First of all, what is it? Ever since I got my cold air intake for my 97 eclipse, people have been warning me about having the intake suck in water. How much water would the intake have to suck in before anything major happens?
hi i live in ca, and with the recent rains, the roads have had lots of water especially in the hi deserts, couple of my friends have sucked up enough water with their low, long cold air filters to bend their rods, other friends just did not drive their cars and some changed over to the short until the floods subsided. heavy rains will allow enough water into the intake to lock yours up, not worth taking the chance.
"Water lock" is the familiar term for the condition known as hydrostatic
lock. As referenced in your question, it occurs when water is ingested by
the engine in a certain quantity. The specific quantity necessary varies by
engine. The problem is one of basic physics -- liquids are
non-compressible. Water, of course, is a liquid.
Your engine is a four-stroke-cycle engine. The four "strokes" are intake, compression, power, and exhaust. Note that compression directly follows intake. The intake stroke occurs during (generally) downward movement with the intake valve open. This causes an air-gas mixture to be drawn into the cylinder. At the bottom of the intake stroke, the cylinder volume above the piston is at its greatest. During the compression stroke, the piston moves upward, reducing the cylinder volume above the piston until the piston reaches its upper travel limit. At this point, the cylinder volume is at its smallest. Under normal conditions, the air-fuel mixture is basically gaseous in nature and is therefore compressible. But... what happens if the cylinder is contains liquid instead of vapor? In this case, at the point when the cylinder volume is reduced to where it is approximately the same as the volume of liquid in the cylinder, the piston will no longer be able to move upward. This is the "lock" point.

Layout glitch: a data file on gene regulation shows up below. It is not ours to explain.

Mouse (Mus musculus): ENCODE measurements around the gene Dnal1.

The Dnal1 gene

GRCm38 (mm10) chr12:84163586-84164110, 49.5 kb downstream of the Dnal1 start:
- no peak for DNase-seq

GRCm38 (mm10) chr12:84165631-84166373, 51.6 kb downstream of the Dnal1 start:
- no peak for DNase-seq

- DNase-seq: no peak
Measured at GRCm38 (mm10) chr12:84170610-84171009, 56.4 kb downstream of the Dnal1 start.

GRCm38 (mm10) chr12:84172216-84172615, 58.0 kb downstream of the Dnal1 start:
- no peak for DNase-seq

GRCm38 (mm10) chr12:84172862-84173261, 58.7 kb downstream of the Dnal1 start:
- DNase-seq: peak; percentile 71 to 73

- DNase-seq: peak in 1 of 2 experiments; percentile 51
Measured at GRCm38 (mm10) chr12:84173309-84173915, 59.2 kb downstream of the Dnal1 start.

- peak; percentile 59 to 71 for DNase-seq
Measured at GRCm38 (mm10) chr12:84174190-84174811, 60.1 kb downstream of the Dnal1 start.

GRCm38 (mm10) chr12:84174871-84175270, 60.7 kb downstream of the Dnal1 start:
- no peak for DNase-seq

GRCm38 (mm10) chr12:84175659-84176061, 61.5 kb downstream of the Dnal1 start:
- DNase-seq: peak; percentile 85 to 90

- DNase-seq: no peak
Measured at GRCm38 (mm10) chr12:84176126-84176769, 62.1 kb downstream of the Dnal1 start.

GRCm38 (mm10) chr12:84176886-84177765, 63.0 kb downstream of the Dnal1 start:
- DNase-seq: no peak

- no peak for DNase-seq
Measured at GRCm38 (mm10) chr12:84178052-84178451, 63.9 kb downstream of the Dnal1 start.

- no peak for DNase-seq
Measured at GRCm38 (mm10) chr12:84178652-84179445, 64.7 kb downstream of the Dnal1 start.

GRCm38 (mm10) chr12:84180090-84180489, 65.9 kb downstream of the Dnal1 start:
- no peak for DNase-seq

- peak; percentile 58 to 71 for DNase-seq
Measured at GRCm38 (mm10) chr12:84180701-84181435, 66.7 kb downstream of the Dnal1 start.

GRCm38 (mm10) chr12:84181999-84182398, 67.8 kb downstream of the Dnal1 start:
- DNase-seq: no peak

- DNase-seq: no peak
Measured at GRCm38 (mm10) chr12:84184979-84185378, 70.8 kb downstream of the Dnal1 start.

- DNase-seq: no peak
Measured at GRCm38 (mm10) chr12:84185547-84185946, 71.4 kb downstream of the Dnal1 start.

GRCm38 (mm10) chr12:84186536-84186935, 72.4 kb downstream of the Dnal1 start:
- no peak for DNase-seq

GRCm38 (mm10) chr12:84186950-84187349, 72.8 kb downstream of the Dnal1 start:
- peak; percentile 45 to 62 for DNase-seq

Depending upon specifics of operating conditions, engine design, and general engine health, this sudden stopping of the piston by a non-compressible mass can cause damage such as a broken piston, bent or broken connrod, shattering of engine castings, or even breakage of the crankshaft.
As to the question of how much water is needed? Not much -- when the engine ingests into any single cylinder a volume of water greater than the cylinder volume above the piston at TDC, the piston in that cylinder will be stopped on its compression stroke when the cylinder volume above the piston matches the volume of ingested liquid. The smaller the engine (displacement), the less liquid is needed to get to this point. That amount can be roughly calculated for any given engine, so long as the bore, stroke, and compression ratio are known.